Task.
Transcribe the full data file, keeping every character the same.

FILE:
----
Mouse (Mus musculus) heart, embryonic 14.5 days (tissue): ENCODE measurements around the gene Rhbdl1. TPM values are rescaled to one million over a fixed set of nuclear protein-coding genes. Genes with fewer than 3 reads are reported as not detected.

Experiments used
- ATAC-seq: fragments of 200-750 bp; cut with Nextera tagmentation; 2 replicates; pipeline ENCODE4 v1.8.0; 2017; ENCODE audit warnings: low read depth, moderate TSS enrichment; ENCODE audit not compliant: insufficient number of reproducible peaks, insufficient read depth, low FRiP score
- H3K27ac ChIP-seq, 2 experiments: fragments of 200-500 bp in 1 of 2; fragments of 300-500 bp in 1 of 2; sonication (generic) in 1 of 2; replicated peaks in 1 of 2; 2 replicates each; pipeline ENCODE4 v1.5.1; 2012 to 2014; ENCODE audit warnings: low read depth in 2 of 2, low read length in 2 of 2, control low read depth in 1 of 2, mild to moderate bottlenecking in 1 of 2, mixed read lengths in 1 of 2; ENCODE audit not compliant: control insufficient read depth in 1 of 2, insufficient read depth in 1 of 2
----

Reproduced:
Mouse (Mus musculus) heart, embryonic 14.5 days (tissue): ENCODE measurements around the gene Rhbdl1. TPM values are rescaled to one million over a fixed set of nuclear protein-coding genes. Genes with fewer than 3 reads are reported as not detected.

Experiments used
- ATAC-seq: fragments of 200-750 bp; cut with Nextera tagmentation; 2 replicates; pipeline ENCODE4 v1.8.0; 2017; ENCODE audit warnings: low read depth, moderate TSS enrichment; ENCODE audit not compliant: insufficient number of reproducible peaks, insufficient read depth, low FRiP score
- H3K27ac ChIP-seq, 2 experiments: fragments of 200-500 bp in 1 of 2; fragments of 300-500 bp in 1 of 2; sonication (generic) in 1 of 2; replicated peaks in 1 of 2; 2 replicates each; pipeline ENCODE4 v1.5.1; 2012 to 2014; ENCODE audit warnings: low read depth in 2 of 2, low read length in 2 of 2, control low read depth in 1 of 2, mild to moderate bottlenecking in 1 of 2, mixed read lengths in 1 of 2; ENCODE audit not compliant: control insufficient read depth in 1 of 2, insufficient read depth in 1 of 2